Finally! An Appellate Decision Recognizes the Distinction Between CAFA's Minimal Diversity Jurisdiction and Traditional Complete Diversity Jurisdiction.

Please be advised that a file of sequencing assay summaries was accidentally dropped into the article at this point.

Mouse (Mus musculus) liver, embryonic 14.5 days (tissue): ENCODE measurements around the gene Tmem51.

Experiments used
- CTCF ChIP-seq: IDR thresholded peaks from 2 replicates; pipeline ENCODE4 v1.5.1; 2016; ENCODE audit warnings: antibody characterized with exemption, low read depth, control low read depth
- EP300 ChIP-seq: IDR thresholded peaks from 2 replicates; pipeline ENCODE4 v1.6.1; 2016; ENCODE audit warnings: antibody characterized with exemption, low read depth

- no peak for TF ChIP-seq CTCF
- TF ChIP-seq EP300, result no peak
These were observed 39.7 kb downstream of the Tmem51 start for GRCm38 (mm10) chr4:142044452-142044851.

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Download the MP3 file of this posting. Saab v. Home Depot U.S.A., WL0249463601, No. 06-8014 (8th Cir. November 22, 2006) Automotive engineering versus mega home improvement? Nope, but this one might be just as interesting, in a perverse sort of way that only our brilliant CAFA aficionados would appreciate. The Eighth Circuit differentiates between traditional complete diversity jurisdiction and CAFA’s new minimal diversity jurisdiction in the context of appealing a remand related decision.The Eighth Circuit handed down a short opinion regarding the appeal provisions of CAFA and whether they are applicable to cases removed to federal court under traditional, complete diversity jurisdiction. This may be an important appellate court decision because it draws a distinction between complete diversity jurisdiction and minimal diversity jurisdiction under CAFA, where other courts have tended to blur this distinction, particularly in the context of jurisdictional burden of proof.  On November 22, 2006, United States Circuit Judge Bright, writing for the Eighth Circuit Court of Appeals, handed down a short opinion regarding CAFA. The Judge did not state the facts of this case, filed in Missouri state court by David Saab on behalf of himself and others against Home Depot. We can only imagine that the plaintiff had some terrible experience with a Do It Yourself project.  The judge simply stated that Home Depot removed the class action to district court arguing that the parties were diverse and the amount in controversy exceeded $75,000.00. The removal notice listed traditional, complete diversity jurisdiction as the ground for removal under 28 U.S.C. § 1332(a). The district court agreed with Home Depot and denied Saab’s motion to remand the case back to Missouri state court. Saab petitioned the Eighth Circuit to accept his appeal pursuant to 28 U.S.C. § 1453(c)(1), enacted under CAFA. The Eighth Circuit determined, however, that CAFA’s appeal provision does not permit an appeal from the denial of a motion to remand when the class action has been removed to federal court on the basis of traditional, complete diversity jurisdiction under Section 1332(a).  Saab argued that CAFA’s § 1453 should be viewed expansively to give federal courts of appeal jurisdiction to review the grant or denial of a motion to remand in ANY class action. The Eighth Circuit stated that this argument does not differentiate between class actions removed pursuant to 1332(a) – complete diversity jurisdiction, or 1332(d) – CAFA’s minimal diversity jurisdiction. (Editors' Note:   The Eighth Circuit here differentiated between the provisions governing complete diversity jurisdiction and CAFA’s minimal diversity jurisdiction, whereas other courts of appeal have broadly applied Section 1332(a) jurisprudence and precedent to 1332(d) minimum jurisdiction questions under CAFA in a manner that the Editors believe leads to incorrect results since the objectives behind the two types of jurisdiction are opposite. The objective behind complete diversity jurisdiction is to limit access to the federal courts, and the objective behind minimal diversity jurisdiction is to expand access.)  Finally, the Eighth Circuit joined with the Fifth Circuit in Patterson v. Morris and Wallace v. Louisiana Citizens Property Insurance Corp., in its holding. (Editors' Note:  See the CAFA Law Blog analysis of Patterson posted on June 5, 2006 and the CAFA Law Blog analysis of Wallace posted on May 22, 2006). The court stated that it must limit § 1453(c)’s appellate review provisions to only those class actions brought under CAFA. According to the Court, that reading is consistent with the legislative history of CAFA, which includes the observation that “new sub-section 1453(c) provides discretionary appellate review of remand orders under this legislation, but also imposes time limits.” (emphasis in original). The Eighth Circuit then dismissed the plaintiff’s petition for permission to appeal.  No doubt that the plaintiff felt pretty lowe when his appeal was dismissed.